29 August 2012

Tab Clearing

The Agitator | Radley Balko | Politicians Need To Be Needed
A politician like Hatch will always demand that powerful people kiss his ring. It’s why people like Hatch go into politics. The proper response is Gates’ initial reaction—to tell people like Hatch to pound dirt. The problems begin—and the corruption beings— when people like Hatch have the power to force people like Gates to respect them. So long as there’s hell to pay for not respecting Washington, no “get money out of politics” law is going to rid the city of corruption.
Read this post; this extract doesn't cover it.

I'm very interested in working on UAVs, but this is a big piece of why I don't want to ever work in the field. I don't want to start a company which the FAA could effortlessly squash because one stuffed-shirt Member makes a call.

Cafee Hayek | Don Boudreaux | On Joe Soptic’s Job-Loss

This is one of Boudreaux's best letters, and that's saying something.

What We Think and Why | Grant Davies | What Libertarians Do


The Thinker Blog | Jeffrey Ellis | Quote of the Day (for engineers)
To be a successful software engineer (or indeed, any engineer), one first needs to be utterly and completely broken by failure. One must be so humiliated by a complex system that they give up and realize that the only chance of moving forward comes from being a supplicant to the complexity, by approaching it with humility and caution, not with hubris. You have to listen to the system, coax it into behaving. Commanding it does not work. – Vivek Haldar
I really wish I had read this before I started my dissertation work. It wouldn't have made things easier, but it would have made dealing with everything easier.

Venomous Porridge | Dan Wineman | App.net isn’t just a country club
How many great ideas for socially-aware apps or services haven’t been built because there’s no common, open infrastructure to build them on?

Twitter could have become that infrastructure if the advertising people hadn’t won. Imagine if 140 characters of flat text were only one of the things that a tweet could be. What if when you added a photo to Flickr, say, your Flickr account “tweeted” (on your behalf) a block of data, tagged as a Flickr photo? People reading your stream from a Twitter client would never see this, because Twitter clients only know how to display text-based tweets. But a Flickr client? It would see just the Flickr data, allowing it to build an aggregated photo stream using Twitter as the plumbing. Now we have the equivalent of Instagram, and we didn’t have to build or scale or maintain any social networking infrastructure.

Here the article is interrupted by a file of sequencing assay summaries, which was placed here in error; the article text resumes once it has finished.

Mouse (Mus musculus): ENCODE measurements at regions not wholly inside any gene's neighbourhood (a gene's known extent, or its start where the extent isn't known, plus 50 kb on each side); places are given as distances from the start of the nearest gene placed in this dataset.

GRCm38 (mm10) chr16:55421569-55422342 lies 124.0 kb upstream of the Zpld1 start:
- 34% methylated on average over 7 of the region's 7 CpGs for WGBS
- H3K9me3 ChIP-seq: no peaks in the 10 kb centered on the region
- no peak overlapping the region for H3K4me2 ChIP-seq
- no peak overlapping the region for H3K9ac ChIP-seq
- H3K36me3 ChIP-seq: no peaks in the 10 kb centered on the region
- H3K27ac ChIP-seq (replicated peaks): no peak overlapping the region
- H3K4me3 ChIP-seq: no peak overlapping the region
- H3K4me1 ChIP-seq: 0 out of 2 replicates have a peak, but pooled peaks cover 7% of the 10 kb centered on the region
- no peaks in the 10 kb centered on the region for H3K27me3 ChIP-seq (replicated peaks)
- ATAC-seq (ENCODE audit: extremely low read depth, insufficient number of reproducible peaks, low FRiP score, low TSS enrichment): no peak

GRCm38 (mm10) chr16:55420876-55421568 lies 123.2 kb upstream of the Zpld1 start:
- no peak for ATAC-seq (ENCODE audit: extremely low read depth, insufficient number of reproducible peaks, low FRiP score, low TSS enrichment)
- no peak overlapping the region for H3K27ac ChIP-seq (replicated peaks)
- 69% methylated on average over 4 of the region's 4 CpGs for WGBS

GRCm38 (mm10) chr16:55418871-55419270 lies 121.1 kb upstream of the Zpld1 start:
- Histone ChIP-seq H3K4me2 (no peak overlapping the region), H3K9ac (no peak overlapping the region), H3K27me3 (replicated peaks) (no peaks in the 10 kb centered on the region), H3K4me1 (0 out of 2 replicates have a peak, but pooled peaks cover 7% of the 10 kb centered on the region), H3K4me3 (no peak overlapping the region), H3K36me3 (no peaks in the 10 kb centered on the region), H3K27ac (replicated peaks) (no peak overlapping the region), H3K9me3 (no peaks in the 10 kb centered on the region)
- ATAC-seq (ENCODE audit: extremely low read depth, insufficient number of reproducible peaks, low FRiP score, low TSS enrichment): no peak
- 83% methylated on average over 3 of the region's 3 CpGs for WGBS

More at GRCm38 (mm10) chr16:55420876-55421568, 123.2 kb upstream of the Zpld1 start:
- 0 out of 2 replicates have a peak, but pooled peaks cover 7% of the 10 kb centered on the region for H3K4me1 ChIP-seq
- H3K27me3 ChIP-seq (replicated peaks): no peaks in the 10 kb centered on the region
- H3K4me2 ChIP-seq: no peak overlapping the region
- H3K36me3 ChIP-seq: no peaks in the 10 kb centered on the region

This is what I thought Twitter was going to be. It was the primary reason I was optimistic about it. I still like it, but I'm not so bullish on it lasting very long since they've turned away from becoming a way to pipe together different services.

ET Modern | Edward Tufte | All Possible Photons: The Conceptual and Cognitive Art of Feynman Diagrams
The resulting conceptual and cognitive art is both beautiful and true. Along with their art, the stainless steel elements of All Possible Photons actually represent something: the precise activities of Nature at her highest resolution.

Gathered together, as in the 120 diagrams showing all possible space-time paths of 6-photon scattering, the stainless steel lines (and their variable shadow, airspace, light, color, form) reveal the endless complexities that result from multiplying and varying fundamental elements.

Tufte & Feynman: two great tastes that taste great together.

Years ago I tried make sculptures of things like half-adders and multiplexers, but I had to use wire instead of round stock, so getting straight lines was next to impossible. One day I'll get around to this.

The Gormogons | Dr J | You have to pass the bill...Part 23

This needs no comment.


  1. I totally agree with you on Don Boudreaux's letter -- I posted on that one my self. He is The Man when it comes to reductio ad absurdum smack-downs.

  2. Yeah, I think I remember you posting that.

    It would be a waste of his other talents, but I think Boudreaux would be great at hosting a talking heads show. I would love to see him force guests to confront the logical results of their positions.

    1. Would be great indeed. I think he could pick up where Milton Friedman left off.